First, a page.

Growing up in the 80s, word of mouth was crucial. VCRs were a luxury item so much that you could rent the thing for a weekend. HBO was the cock of the block and we all congregated to the lucky bastard who had it to see the 2 minute Mike Tyson fight. It was around this time, say 1986, that movies like The Hitcher started popping up. HBO is all over this movie starting from the opening credits. This is not a bad thing. Straight to cable these days is still a highly superior thing than straight to video. Whether or not C. Thomas Howell should have ever gotten a legitimate movie career off the ground is a different debate.
God bless Rutger Hauer. The guy makes everything better -- he's like movie bacon. There are people out there that think Blade Runner is a boring movie. If Rutger Hauer didn't blast his forehead through that wall... I hesitate to think... Today I'm exposing about The Hitcher, staring C. Thomas Howell. The Hitcher is the perfect movie to illustrate the power of Rutger Hauer.
C. Thomas holds this movie together with a tenuous string between the scenes where Rutger Hauer brings the whole thing up to greatness. That's not a very pull-quote ready sentence but it's the truth. Hell, C. Thomas looks about 16 in this movie and he doesn't completely fuck it up so I guess he deserves some credit. He's playing a guy who is attempting to drive a car from Chicago to San Diego. He starts falling asleep at the wheel in Texas and decides to pick up a hitchhiker.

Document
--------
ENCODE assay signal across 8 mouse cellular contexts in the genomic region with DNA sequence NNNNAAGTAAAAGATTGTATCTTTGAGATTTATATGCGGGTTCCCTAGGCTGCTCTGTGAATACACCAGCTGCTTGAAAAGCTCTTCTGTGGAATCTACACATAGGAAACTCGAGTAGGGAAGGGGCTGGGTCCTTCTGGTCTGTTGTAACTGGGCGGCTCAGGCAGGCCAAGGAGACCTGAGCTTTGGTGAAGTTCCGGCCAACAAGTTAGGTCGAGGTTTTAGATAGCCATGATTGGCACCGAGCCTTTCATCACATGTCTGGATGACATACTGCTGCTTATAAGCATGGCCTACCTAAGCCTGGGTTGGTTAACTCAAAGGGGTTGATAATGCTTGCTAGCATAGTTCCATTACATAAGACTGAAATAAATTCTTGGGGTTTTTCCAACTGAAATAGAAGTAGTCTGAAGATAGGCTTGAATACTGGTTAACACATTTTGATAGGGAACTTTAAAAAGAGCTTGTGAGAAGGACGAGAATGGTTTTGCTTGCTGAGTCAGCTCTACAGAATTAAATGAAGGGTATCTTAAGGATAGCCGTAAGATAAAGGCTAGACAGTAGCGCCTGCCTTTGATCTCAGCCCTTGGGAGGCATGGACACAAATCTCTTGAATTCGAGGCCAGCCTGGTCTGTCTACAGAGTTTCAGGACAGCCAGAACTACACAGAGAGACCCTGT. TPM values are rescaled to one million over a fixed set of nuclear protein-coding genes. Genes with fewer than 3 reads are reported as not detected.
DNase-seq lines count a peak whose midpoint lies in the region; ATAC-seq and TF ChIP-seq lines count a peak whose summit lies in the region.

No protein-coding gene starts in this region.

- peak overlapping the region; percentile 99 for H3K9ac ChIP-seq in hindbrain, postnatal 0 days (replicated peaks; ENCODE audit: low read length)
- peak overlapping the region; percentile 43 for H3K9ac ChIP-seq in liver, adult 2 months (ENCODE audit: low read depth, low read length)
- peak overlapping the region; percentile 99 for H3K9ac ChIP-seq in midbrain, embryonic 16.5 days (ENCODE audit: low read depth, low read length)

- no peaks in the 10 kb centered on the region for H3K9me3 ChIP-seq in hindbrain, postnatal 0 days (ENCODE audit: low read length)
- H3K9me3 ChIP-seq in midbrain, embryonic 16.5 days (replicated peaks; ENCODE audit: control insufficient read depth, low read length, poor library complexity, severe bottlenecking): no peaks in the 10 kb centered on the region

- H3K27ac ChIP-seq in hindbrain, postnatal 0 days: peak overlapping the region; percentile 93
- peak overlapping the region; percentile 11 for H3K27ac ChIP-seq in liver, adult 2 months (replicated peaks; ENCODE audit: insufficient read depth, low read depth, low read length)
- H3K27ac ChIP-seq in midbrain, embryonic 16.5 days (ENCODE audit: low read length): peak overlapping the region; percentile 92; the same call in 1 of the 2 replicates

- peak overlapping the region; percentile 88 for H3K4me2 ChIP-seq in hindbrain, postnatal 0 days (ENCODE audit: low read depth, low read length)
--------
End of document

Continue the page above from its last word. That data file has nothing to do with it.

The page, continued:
Enter Rutger Hauer (official website!?) who completely makes this endeavor worthwhile but makes C. Thomas' life a living hell by killing everyone around him and making it look like he's the killer. Once he enters the car you cannot help but be hypnotized by him. Watching this movie I completely understood Anne Rice's old claim that she always envisioned Rutger as Lestat. Not that I haven't appreciated Rutger whenever he shows up -- in fact I demand his brilliance to show up more often. I don't think anyone has given him the kind of scene he has when he first gets picked up by Howell or when he meets him later on in a diner when C. Thomas is losing his shit and Rutger laughs at his patheticness.
One of the problems with the movie is C. Thomas Howell's pathetic ridiculousness. Granted, it plays a little bit better now than it did when I was a teenager when you just wanted this guy to get his shit together and start kicking some ass rather than crying about it and rubbing sand in his hair. But it is one of those movies that relies on those crazy twists of fates to be pulled of by a C. Thomas kind of guy. The Hitcher gets a few extra points because it tries to give him an arc where he slowly turns from normal guy who repeatedly calls a drive-away company to get his pathetic ass to California into a unrepentant vigilante. C. Thomas almost pulls it off. It certainly helps when Jennifer Jason Leigh is around. But unfortunately that isn't very often.